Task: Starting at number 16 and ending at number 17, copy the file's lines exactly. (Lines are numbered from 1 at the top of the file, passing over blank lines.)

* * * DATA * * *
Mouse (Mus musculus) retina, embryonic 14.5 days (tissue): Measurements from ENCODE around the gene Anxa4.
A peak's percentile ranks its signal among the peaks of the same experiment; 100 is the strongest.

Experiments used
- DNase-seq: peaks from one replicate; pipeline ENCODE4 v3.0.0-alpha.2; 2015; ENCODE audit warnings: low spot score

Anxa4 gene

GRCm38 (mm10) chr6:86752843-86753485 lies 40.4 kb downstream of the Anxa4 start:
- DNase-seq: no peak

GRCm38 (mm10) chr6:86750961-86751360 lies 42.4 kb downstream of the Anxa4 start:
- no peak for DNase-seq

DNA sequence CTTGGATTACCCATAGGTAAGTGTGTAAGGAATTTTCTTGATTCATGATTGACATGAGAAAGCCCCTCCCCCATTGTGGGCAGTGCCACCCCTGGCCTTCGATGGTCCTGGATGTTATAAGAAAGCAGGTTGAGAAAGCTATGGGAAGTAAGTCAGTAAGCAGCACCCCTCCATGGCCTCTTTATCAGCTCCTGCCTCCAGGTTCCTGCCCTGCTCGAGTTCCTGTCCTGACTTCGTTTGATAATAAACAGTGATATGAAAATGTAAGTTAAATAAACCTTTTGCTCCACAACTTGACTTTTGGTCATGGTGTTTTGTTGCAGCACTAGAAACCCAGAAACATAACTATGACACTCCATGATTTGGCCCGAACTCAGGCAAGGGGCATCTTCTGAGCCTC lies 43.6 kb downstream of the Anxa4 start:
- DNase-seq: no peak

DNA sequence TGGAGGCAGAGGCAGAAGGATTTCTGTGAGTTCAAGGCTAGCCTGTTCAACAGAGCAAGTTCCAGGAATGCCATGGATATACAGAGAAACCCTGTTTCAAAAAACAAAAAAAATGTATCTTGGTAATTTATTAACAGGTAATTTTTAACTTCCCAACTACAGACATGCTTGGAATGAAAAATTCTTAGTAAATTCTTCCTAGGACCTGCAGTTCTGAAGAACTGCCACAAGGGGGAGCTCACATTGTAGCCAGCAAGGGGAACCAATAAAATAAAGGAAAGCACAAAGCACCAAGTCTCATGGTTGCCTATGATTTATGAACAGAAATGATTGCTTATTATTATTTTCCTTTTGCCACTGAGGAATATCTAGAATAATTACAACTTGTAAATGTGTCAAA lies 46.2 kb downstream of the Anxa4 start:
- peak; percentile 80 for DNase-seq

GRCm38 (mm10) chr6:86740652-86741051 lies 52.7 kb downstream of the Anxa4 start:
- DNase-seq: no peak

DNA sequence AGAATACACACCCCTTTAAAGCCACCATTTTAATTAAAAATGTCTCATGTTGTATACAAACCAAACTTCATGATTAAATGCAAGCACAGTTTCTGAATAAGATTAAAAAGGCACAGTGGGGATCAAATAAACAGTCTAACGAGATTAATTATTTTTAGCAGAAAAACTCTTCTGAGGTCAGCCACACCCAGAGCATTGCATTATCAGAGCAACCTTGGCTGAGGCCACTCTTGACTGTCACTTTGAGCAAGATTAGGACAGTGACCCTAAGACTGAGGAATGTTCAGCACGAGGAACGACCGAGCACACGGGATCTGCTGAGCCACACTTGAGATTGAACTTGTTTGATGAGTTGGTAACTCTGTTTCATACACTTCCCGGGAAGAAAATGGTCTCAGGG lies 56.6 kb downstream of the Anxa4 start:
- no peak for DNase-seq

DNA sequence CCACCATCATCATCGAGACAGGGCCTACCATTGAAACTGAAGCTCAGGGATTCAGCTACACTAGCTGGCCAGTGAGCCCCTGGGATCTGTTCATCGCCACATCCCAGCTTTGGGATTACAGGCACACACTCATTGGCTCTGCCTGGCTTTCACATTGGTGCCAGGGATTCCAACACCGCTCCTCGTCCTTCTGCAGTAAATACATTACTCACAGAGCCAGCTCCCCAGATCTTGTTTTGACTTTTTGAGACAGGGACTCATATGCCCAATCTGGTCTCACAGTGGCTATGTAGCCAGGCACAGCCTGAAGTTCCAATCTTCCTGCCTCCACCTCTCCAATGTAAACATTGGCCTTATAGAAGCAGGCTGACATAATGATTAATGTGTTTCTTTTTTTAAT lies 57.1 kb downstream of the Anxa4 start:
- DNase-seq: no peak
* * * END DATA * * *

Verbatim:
DNA sequence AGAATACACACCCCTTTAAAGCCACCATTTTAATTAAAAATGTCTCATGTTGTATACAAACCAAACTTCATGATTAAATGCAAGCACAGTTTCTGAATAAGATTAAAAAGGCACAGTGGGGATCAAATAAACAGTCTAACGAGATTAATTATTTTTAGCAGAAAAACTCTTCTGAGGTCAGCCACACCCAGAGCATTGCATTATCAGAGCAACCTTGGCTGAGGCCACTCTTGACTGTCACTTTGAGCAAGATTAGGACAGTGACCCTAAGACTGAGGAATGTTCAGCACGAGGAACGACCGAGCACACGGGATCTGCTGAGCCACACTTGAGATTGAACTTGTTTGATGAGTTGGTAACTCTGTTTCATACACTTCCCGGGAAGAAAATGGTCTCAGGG lies 56.6 kb downstream of the Anxa4 start:
- no peak for DNase-seq